USA 4-0 Panama: United States top Group A

KANSAS CITY, KS - OCTOBER 01:  Jordan Morris #9 of the USA celebrates with teammates after scoring a goal during the 1st minute of the 2015 CONCACAF Olympic Qualifying match against Canada at Sporting Park on October 1, 2015 in Kansas City, Kansas.  (Photo by Jamie Squire/Getty Images)
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The United States U-23 team exploded for four goals in the second half to down Panama 4-0, as the U.S. finish atop Group A in Olympic qualifying with a perfect three wins from three matches.

They advance to the semifinals, where they will face either Mexico or Honduras.

Thanks to a 2-2 draw between Canada and Cuba earlier in the evening, the U.S. had already clinched the top spot in Group A before this match began. With the United States’ win, Canada also advances into the semifinals as the second-place team.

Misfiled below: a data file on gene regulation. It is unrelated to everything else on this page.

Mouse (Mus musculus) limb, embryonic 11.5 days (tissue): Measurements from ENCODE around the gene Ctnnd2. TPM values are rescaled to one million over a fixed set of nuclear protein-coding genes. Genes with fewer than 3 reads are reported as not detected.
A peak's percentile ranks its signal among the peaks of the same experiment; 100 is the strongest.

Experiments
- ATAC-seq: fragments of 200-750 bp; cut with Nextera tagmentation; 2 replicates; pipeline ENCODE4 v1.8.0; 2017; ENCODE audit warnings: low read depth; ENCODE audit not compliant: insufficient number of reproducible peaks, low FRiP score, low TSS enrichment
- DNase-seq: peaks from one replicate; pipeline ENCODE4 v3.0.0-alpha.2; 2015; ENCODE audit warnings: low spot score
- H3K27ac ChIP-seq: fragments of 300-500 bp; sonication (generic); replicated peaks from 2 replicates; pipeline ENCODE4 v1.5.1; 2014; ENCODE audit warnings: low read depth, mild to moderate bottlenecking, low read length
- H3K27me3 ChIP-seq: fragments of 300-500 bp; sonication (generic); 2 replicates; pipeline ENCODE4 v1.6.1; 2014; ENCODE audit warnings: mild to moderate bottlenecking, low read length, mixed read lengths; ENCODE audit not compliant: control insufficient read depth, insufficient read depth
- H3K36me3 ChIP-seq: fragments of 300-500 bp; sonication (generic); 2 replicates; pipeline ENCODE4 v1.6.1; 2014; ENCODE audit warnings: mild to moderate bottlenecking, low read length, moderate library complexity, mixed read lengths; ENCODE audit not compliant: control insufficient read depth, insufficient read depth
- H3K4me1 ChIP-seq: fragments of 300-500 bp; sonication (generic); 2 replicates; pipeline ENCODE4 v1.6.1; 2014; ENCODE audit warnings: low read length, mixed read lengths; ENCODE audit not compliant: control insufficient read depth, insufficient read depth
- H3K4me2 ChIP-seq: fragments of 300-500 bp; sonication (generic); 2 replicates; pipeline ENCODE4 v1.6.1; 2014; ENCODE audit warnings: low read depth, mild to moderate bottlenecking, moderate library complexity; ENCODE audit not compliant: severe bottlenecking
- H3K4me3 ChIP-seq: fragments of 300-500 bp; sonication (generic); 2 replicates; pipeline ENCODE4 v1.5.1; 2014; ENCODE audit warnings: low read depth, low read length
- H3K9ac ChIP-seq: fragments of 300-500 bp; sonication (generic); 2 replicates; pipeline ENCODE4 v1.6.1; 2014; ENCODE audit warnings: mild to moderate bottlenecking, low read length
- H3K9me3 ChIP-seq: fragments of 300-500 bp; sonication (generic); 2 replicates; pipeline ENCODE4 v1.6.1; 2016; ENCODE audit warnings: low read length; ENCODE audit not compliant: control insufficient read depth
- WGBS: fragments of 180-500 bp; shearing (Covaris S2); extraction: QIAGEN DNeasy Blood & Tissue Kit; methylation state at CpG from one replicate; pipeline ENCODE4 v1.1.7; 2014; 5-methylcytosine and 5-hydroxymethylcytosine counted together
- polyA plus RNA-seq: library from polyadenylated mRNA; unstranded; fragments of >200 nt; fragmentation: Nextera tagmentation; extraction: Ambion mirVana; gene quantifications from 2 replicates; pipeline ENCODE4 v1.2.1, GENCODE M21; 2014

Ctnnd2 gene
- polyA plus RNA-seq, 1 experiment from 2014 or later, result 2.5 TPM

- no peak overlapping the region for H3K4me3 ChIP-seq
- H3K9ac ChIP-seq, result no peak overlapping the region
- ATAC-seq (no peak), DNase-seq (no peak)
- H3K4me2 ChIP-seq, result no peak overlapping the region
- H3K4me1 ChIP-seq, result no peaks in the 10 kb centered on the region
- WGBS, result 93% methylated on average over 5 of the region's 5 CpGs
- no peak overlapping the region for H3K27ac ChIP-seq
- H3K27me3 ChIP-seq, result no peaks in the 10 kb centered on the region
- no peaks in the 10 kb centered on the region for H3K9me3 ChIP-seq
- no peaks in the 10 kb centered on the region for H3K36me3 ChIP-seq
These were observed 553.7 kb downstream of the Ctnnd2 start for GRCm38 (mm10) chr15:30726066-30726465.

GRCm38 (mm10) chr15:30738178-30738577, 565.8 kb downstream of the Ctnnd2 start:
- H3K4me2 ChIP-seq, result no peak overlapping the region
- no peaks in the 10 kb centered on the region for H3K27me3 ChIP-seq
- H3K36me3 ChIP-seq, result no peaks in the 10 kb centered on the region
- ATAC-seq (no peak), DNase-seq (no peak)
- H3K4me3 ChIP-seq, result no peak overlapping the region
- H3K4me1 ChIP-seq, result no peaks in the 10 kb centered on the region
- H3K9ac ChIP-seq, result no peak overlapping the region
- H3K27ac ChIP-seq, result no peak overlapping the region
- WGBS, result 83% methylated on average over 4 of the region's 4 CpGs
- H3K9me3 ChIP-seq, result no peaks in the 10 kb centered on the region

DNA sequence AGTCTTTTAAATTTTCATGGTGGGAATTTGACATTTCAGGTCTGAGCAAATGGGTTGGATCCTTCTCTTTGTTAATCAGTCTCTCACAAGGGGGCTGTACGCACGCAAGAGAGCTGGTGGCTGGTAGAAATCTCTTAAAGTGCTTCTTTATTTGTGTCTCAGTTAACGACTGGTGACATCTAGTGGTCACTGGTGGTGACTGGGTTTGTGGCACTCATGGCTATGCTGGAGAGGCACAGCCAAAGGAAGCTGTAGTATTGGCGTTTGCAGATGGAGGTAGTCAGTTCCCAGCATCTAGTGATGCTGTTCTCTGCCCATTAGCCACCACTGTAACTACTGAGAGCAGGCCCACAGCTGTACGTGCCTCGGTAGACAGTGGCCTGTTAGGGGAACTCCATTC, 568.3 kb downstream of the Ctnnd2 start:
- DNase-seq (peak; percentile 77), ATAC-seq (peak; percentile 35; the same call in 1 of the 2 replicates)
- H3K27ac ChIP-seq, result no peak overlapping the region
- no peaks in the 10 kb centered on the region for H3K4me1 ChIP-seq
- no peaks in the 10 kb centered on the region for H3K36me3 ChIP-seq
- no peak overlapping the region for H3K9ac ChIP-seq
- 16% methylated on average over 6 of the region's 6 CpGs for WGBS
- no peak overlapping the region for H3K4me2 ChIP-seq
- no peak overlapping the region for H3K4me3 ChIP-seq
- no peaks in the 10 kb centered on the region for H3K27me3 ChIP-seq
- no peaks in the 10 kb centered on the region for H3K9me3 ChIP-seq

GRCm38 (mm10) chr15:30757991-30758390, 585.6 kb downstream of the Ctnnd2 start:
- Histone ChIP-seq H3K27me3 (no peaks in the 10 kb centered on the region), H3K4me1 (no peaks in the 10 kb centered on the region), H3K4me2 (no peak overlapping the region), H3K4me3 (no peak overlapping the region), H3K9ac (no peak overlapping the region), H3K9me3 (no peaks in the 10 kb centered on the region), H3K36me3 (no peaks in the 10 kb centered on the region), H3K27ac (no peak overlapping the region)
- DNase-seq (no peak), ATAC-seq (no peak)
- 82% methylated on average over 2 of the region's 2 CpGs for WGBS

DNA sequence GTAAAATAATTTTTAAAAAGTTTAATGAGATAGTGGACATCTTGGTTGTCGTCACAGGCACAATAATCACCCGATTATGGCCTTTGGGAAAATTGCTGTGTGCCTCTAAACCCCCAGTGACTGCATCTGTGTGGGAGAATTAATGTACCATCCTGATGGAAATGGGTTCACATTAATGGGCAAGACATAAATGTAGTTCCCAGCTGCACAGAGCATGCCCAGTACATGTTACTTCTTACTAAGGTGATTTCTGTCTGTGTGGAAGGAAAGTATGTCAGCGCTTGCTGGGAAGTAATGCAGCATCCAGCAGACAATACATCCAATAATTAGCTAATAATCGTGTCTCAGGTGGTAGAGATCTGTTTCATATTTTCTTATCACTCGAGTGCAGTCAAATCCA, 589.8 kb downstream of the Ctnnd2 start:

[ FOLLOW: All of PST’s USMNT coverage ]

The U.S. had a golden opportunity to take the lead in the 11th minute, but Panama goalkeeper Elieser Powell made a higlight-reel save on Gedion Zelalem. Maki Tall moved in and fired a low shot on goal, forcing Powell to dive down and make a stop. The rebound rolled right out to Zelalem, who had the whole goal in front of him, but somehow Powell reached to get a hand on it, deflecting the shot over the bar.

Tied 0-0 at halftime, Andreas Herzog made some adjustments to his lineup, bringing in Jordan Morris and Jerome Kiesewetter for Tall and Zelalem. The substitutions paid immediate dividends, as the United States jumped out to a three-goal lead within minutes.

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In the 51st minute, Gboly Ariyibi’s cross took a deflection off Fidel Escobar and into the net, ruled an own goal on the Panamanian defender.